Basic Research

Clinical Orthopaedics and Related Research®

, Volume 471, Issue 5, pp 1646-1653

First online:

Is There a Gold Standard for TKA Tibial Component Rotational Alignment?

  • Erin E. HutterAffiliated withDepartment of Mechanical and Aerospace Engineering, The Ohio State University
  • , Jeffrey F. GrangerAffiliated withDepartment of Orthopaedics, The Ohio State University
  • , Matthew D. BealAffiliated withDepartment of Orthopaedics, The Ohio State University
  • , Robert A. SistonAffiliated withDepartment of Mechanical and Aerospace Engineering, The Ohio State UniversityDepartment of Orthopaedics, The Ohio State University Email author 

Rent the article at a discount

Rent now

* Final gross prices may vary according to local VAT.

Get Access



Joint function and durability after TKA depends on many factors, but component alignment is particularly important. Although the transepicondylar axis is regarded as the gold standard for rotationally aligning the femoral component, various techniques exist for tibial component rotational alignment. The impact of this variability on joint kinematics and stability is unknown.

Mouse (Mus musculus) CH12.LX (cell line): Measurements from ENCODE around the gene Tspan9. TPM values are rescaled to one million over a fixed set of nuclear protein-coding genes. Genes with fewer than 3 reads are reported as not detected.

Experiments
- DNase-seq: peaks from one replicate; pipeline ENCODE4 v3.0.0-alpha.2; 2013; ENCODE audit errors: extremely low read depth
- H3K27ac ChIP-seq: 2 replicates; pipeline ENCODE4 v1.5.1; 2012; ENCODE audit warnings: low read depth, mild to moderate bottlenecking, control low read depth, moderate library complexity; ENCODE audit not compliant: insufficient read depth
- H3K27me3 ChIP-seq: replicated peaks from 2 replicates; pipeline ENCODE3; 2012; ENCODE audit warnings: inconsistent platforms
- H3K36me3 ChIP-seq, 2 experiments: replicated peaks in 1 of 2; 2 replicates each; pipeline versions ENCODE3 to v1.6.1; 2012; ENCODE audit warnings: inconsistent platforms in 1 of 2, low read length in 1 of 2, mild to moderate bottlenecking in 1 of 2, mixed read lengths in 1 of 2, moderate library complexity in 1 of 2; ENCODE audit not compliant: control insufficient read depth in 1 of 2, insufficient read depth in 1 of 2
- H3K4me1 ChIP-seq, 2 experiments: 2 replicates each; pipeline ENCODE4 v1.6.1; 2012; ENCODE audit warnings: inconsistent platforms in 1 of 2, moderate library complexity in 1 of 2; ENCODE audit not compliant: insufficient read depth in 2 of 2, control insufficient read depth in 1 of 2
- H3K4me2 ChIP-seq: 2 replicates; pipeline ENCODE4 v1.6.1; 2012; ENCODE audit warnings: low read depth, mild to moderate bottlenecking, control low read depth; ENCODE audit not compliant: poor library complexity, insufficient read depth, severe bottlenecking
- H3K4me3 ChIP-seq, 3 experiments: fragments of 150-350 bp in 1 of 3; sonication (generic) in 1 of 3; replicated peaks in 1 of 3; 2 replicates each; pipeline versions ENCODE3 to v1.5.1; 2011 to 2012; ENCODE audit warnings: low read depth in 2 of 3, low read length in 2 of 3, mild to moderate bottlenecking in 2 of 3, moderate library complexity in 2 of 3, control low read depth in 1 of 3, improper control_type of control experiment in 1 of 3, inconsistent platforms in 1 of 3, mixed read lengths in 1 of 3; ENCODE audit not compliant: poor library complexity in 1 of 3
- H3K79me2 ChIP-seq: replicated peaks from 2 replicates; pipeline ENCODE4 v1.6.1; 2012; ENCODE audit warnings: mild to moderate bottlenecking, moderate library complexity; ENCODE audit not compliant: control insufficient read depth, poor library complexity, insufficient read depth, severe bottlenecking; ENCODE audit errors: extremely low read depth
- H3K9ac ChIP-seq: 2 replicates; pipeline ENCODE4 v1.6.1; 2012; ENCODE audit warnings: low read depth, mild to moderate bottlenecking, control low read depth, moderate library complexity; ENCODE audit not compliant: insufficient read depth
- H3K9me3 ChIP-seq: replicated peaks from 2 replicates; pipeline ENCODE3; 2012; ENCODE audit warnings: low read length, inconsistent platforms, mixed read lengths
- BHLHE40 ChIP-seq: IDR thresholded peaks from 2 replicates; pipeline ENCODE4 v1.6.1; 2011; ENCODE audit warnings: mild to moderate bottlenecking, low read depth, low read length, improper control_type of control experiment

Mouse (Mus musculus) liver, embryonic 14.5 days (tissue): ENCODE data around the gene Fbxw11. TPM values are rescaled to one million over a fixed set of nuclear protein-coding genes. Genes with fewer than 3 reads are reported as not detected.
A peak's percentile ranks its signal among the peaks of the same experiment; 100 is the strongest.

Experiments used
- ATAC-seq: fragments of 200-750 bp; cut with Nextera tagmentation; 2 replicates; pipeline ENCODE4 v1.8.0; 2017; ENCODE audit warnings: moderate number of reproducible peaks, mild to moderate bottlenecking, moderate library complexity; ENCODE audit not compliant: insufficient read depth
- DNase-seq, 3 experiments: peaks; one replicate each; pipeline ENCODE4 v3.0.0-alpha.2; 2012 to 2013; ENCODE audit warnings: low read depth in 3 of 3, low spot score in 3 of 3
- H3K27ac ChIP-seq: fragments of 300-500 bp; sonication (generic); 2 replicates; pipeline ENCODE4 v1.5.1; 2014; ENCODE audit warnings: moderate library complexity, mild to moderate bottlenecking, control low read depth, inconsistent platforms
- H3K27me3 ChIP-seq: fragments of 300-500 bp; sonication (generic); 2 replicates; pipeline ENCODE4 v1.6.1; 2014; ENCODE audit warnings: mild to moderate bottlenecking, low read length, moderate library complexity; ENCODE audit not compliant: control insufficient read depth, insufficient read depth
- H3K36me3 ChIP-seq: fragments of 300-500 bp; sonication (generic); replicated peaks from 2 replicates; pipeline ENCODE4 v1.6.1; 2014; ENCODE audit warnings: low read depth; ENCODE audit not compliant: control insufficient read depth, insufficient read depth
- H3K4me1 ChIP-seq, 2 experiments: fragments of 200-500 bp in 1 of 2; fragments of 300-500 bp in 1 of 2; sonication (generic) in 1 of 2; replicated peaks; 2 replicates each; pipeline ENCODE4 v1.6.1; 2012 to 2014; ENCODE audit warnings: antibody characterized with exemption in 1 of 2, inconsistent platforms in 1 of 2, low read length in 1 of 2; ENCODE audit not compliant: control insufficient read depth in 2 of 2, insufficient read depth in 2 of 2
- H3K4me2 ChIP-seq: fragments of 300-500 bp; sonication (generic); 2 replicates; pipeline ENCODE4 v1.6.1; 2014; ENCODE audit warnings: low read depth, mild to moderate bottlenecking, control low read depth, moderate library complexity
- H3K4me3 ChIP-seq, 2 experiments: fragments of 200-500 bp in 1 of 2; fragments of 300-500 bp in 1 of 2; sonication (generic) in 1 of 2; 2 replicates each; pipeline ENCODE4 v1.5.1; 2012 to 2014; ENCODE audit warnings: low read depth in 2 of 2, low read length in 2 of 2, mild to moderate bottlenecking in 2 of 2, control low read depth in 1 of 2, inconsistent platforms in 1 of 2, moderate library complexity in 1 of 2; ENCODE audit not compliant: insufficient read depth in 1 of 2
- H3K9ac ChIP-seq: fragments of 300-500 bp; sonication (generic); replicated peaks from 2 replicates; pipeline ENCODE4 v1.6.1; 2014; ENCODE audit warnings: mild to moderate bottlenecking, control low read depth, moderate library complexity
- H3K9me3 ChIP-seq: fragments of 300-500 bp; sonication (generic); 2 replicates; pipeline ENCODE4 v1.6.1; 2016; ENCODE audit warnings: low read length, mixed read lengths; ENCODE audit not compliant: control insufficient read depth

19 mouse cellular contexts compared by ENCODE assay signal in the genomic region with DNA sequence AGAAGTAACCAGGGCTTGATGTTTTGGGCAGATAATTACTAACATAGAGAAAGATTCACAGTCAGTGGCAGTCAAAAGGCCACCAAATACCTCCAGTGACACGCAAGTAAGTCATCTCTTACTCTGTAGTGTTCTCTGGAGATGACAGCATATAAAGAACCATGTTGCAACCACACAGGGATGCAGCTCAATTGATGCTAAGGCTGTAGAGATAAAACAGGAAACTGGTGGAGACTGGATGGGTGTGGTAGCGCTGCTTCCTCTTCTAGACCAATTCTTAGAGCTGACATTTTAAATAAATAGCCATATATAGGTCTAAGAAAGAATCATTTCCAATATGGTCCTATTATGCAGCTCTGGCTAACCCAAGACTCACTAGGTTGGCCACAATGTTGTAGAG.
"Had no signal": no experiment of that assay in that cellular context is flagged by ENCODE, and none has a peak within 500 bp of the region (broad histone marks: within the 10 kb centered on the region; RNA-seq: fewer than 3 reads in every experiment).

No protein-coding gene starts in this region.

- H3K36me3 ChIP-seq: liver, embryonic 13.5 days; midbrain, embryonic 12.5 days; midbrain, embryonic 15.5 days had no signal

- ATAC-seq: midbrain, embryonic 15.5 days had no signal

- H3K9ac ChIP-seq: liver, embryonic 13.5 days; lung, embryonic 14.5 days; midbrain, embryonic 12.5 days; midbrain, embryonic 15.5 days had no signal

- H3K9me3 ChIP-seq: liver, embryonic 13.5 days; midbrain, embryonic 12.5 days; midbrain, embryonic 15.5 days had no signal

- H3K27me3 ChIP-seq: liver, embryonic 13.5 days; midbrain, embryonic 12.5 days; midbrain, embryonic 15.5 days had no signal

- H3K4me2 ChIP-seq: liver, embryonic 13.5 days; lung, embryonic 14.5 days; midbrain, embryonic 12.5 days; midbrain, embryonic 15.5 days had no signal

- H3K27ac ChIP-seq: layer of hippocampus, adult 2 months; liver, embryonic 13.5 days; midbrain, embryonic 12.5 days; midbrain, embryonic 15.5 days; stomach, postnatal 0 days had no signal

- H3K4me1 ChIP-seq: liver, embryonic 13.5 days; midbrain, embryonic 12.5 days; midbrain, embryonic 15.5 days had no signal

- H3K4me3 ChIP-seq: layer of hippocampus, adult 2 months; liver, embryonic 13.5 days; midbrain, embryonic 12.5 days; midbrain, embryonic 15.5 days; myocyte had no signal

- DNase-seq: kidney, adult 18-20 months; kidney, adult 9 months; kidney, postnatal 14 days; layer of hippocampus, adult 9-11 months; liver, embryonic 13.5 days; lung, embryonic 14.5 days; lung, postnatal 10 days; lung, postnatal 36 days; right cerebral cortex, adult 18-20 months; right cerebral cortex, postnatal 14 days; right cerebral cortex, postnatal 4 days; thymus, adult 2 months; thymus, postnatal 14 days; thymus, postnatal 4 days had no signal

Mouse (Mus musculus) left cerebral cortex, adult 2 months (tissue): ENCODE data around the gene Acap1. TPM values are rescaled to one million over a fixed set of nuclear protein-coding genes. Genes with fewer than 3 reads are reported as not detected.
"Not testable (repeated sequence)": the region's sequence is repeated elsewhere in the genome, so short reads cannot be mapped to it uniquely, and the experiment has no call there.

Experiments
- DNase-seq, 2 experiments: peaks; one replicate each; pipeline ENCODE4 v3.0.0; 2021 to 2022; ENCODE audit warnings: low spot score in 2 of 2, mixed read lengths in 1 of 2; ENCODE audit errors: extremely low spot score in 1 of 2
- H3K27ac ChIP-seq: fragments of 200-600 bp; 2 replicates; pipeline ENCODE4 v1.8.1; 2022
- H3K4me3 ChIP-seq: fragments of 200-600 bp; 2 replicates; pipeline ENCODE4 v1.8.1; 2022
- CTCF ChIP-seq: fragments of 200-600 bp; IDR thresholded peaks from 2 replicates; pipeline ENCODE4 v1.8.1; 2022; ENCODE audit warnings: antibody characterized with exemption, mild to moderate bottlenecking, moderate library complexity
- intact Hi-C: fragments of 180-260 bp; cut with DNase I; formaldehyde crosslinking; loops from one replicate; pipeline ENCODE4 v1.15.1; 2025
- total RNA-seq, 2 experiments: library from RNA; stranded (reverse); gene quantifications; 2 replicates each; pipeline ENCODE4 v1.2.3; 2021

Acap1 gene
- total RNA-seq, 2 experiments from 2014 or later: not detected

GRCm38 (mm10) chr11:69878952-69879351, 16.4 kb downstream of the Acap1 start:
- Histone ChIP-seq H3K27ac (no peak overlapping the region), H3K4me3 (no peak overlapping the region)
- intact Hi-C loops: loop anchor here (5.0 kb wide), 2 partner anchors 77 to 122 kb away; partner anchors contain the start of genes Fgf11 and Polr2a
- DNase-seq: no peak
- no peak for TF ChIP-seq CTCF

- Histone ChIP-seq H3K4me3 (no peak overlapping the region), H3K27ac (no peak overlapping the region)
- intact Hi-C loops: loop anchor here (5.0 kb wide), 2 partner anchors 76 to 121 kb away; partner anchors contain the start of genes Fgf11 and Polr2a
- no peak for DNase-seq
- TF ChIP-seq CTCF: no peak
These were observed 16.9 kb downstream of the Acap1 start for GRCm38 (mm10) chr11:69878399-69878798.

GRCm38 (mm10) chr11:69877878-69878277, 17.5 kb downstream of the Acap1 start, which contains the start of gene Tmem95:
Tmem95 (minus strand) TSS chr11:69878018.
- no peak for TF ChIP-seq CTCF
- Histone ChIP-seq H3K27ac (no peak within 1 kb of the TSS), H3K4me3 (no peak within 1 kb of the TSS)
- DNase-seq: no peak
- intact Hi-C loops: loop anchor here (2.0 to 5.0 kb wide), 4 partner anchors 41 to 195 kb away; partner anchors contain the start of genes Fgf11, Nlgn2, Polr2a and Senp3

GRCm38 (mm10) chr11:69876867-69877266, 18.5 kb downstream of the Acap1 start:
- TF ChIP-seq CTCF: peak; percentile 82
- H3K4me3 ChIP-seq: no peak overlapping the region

We determined how rotationally aligning the tibial component to four different axes changes knee stability and passive tibiofemoral kinematics in a knee after TKA.


Using a custom surgical navigation system and stability device to measure stability and passive tibiofemoral motion, we tested 10 cadaveric knees from five hemicorpses before TKA and then with the tibial component aligned to four axes using a modified tibial tray.


No changes in knee stability or passive kinematics occurred as a result of the four techniques of tibial rotational alignment. TKA produces a ‘looser’ knee over the native condition by increasing mean laxity by 5.2°, decreasing mean maximum stiffness by 4.5 N·m/°, increasing mean anterior femoral translation during passive flexion by 5.4 mm, and increasing mean internal-external tibial rotation during passive flexion by 4.8°. However, no statistically or clinically important differences occurred between the four TKA conditions.


For all tibial rotations, TKA increased laxity, decreased stiffness, and increased tibiofemoral motion during passive flexion but showed little change based on the tibial alignment.

Clinical Relevance

Our observations suggest surgeons who align the tibial component to any of the axes we examined are expected to have results consistent with those who may use a different axis.